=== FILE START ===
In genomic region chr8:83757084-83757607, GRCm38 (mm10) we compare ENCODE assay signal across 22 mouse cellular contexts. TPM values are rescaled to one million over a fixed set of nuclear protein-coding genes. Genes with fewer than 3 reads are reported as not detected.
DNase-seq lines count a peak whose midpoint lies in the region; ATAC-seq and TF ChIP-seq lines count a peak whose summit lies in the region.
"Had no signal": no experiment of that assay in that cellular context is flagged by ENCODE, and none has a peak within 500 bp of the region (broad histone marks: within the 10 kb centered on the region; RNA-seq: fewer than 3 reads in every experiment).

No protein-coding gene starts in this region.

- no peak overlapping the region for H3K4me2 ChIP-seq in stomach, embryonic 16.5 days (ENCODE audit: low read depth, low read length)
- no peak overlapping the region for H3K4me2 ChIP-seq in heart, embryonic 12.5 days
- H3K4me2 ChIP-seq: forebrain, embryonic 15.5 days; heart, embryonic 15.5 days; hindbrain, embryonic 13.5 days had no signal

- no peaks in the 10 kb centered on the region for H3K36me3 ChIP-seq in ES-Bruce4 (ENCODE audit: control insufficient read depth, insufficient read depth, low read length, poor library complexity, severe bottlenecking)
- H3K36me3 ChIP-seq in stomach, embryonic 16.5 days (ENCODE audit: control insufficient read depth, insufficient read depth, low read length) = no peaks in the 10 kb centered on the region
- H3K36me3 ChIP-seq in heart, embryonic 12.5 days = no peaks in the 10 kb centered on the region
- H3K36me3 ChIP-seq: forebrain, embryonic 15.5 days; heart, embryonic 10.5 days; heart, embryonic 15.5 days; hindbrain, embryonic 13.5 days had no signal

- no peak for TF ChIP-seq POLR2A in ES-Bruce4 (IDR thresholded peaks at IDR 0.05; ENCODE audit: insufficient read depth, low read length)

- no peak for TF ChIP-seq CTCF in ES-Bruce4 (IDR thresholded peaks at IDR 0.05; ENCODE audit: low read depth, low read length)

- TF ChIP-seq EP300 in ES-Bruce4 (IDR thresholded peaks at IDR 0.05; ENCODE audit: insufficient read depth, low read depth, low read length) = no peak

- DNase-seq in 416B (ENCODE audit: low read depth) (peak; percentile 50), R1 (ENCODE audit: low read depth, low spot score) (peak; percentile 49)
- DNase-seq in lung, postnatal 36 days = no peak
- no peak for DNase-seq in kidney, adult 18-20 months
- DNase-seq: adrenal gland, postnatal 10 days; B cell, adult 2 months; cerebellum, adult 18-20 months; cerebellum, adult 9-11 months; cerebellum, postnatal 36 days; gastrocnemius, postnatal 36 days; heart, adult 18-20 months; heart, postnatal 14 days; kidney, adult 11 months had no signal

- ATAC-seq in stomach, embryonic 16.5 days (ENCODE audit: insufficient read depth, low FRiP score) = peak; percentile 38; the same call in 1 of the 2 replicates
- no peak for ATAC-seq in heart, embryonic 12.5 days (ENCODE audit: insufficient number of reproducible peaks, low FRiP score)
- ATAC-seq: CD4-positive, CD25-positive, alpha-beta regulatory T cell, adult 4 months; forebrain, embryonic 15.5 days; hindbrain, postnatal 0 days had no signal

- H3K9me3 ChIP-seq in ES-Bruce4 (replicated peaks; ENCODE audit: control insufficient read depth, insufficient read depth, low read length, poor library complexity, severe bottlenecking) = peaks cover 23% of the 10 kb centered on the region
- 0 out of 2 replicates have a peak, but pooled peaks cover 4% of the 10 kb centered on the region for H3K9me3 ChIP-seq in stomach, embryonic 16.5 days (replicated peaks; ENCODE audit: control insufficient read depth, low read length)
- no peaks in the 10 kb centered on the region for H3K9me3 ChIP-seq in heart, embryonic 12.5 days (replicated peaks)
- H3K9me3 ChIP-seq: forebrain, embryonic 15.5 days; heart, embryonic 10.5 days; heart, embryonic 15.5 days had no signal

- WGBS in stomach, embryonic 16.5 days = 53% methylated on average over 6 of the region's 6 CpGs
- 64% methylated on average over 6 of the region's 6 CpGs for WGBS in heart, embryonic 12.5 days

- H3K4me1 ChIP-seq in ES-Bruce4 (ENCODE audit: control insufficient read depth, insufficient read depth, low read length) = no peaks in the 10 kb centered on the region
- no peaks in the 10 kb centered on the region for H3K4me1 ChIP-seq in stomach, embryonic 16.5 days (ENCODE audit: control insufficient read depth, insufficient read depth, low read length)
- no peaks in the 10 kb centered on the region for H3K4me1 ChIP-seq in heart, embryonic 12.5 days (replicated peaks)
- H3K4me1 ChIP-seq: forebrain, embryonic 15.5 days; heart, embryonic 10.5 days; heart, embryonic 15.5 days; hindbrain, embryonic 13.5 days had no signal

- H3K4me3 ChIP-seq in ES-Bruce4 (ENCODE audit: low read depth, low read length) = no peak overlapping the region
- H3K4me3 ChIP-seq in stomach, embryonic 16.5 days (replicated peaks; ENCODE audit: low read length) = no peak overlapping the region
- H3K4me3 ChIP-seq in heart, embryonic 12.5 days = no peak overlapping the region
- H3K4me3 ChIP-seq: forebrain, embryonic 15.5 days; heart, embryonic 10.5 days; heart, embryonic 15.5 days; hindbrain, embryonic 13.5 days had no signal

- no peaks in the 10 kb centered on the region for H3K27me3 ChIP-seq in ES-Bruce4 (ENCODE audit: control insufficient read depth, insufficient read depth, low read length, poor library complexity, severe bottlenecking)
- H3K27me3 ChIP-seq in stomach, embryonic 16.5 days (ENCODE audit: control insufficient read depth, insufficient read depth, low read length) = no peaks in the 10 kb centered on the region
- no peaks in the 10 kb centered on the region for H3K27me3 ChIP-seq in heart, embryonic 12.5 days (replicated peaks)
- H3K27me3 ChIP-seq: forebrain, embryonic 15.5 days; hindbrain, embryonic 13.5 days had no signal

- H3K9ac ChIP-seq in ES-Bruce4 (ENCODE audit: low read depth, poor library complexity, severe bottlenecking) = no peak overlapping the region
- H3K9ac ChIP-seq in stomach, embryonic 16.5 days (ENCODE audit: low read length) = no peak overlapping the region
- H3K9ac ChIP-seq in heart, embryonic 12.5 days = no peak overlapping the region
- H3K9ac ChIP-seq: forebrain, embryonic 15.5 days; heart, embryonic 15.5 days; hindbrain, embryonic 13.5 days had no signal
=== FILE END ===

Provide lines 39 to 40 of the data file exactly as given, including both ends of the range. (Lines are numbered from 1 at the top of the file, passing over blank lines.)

- H3K27me3 ChIP-seq: forebrain, embryonic 15.5 days; hindbrain, embryonic 13.5 days had no signal

- H3K9ac ChIP-seq in ES-Bruce4 (ENCODE audit: low read depth, poor library complexity, severe bottlenecking) = no peak overlapping the region